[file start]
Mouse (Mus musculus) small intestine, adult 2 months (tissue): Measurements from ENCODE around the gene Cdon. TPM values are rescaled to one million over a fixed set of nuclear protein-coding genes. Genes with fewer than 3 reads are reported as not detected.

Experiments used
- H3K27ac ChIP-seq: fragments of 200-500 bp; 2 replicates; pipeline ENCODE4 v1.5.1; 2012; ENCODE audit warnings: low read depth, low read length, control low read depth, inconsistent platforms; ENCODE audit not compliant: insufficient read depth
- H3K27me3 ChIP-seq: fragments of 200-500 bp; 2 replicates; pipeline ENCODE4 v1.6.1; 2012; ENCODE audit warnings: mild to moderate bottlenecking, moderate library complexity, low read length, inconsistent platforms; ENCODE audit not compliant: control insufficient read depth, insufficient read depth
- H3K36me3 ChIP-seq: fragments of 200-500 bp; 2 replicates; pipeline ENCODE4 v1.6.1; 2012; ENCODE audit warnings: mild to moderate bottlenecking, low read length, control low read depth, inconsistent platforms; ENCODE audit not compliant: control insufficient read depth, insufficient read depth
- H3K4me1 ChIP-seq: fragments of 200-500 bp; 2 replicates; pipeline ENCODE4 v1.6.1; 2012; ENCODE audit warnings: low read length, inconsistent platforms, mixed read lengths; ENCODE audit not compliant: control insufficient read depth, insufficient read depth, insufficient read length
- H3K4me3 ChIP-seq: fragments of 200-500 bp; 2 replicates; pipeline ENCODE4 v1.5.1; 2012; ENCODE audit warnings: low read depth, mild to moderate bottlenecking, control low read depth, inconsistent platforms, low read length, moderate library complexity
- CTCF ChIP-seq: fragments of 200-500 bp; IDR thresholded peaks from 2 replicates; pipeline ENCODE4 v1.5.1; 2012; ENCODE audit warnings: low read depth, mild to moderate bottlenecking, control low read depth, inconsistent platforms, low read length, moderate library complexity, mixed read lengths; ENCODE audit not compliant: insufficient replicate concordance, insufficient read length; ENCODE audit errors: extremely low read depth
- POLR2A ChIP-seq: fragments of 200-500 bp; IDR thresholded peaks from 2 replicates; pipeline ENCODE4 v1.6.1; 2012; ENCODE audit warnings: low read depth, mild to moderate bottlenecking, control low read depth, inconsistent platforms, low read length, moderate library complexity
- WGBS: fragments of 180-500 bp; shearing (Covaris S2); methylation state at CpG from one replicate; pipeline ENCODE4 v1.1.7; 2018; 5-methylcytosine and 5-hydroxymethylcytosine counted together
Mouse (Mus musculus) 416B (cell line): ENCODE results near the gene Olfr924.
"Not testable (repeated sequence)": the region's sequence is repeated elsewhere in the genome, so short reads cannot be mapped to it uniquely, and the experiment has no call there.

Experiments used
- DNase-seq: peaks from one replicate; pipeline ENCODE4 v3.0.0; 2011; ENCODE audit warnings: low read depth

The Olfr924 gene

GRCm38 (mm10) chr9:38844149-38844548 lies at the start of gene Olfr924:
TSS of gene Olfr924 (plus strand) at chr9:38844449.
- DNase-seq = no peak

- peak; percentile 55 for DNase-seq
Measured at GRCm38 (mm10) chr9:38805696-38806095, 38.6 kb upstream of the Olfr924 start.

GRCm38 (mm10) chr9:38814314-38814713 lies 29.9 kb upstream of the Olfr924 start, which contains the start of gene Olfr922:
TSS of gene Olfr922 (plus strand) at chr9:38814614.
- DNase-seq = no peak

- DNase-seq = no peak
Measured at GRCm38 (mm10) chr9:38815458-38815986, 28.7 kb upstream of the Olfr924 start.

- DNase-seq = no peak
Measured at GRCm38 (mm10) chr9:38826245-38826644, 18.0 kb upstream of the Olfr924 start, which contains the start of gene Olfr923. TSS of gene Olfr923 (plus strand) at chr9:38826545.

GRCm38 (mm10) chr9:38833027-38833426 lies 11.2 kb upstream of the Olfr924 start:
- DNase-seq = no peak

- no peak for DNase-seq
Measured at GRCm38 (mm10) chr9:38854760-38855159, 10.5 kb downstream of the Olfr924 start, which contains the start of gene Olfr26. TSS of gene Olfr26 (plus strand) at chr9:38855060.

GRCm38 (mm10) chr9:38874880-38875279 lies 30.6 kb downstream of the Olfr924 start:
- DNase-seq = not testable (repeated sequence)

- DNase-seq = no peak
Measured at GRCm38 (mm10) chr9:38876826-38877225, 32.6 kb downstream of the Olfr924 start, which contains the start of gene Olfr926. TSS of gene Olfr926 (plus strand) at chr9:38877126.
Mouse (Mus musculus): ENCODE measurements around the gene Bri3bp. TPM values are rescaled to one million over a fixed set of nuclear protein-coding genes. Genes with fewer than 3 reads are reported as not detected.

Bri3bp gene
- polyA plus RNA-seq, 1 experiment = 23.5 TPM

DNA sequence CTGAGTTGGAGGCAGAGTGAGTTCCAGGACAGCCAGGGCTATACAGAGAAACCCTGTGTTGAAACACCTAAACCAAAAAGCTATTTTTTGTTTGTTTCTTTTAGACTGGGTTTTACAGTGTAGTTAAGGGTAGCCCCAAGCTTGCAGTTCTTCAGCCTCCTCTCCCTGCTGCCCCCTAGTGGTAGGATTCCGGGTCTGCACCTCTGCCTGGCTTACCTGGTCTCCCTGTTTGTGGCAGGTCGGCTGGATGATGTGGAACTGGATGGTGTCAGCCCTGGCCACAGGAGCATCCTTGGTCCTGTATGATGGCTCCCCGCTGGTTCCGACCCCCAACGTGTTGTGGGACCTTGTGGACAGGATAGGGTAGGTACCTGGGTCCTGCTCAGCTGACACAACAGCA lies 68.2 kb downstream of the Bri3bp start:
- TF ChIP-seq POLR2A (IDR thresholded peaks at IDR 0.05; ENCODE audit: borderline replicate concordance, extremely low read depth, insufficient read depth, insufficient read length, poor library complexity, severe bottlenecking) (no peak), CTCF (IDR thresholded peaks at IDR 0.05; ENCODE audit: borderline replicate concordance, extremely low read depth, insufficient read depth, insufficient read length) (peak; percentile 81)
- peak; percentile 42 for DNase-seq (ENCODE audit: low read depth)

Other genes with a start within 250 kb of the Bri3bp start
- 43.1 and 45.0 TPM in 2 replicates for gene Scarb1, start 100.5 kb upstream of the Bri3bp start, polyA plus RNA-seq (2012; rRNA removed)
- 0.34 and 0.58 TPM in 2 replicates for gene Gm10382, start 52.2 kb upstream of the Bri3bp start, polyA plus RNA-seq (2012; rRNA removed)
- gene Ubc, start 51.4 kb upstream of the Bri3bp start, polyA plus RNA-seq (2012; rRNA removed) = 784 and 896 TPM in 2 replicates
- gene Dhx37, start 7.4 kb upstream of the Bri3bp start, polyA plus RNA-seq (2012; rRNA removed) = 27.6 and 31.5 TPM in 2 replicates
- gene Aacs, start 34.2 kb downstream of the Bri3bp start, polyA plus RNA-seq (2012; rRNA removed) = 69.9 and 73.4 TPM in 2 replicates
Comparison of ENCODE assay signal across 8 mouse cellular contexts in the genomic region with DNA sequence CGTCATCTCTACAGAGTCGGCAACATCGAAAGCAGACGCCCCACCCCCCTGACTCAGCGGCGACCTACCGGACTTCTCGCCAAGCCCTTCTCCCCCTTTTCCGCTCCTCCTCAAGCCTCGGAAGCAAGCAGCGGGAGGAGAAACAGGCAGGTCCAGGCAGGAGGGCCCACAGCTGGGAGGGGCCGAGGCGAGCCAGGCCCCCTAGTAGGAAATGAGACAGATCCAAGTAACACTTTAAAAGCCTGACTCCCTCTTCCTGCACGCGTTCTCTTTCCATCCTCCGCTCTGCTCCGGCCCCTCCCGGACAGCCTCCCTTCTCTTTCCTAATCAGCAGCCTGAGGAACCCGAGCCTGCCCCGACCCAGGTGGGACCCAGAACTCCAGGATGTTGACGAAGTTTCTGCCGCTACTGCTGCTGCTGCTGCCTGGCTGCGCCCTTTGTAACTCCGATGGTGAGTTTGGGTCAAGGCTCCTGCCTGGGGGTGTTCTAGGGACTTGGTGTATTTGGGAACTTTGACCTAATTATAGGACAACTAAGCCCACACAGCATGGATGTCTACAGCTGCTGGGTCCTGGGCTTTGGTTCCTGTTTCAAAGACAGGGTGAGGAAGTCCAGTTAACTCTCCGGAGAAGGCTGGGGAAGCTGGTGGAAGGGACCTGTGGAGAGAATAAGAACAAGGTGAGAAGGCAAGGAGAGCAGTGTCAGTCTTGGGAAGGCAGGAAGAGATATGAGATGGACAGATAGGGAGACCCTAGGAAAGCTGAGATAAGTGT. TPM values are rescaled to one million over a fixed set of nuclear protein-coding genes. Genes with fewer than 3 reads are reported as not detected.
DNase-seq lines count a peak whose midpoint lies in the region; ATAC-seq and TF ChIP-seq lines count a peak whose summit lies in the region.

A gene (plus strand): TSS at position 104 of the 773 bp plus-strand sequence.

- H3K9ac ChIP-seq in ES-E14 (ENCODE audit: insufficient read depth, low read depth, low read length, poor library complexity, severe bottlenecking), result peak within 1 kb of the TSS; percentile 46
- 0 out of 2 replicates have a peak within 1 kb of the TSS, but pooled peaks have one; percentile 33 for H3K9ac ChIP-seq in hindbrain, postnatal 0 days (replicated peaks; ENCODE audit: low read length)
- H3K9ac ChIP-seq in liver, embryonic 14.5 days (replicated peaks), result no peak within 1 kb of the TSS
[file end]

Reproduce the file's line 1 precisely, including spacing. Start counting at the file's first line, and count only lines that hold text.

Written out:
Mouse (Mus musculus) small intestine, adult 2 months (tissue): Measurements from ENCODE around the gene Cdon. TPM values are rescaled to one million over a fixed set of nuclear protein-coding genes. Genes with fewer than 3 reads are reported as not detected.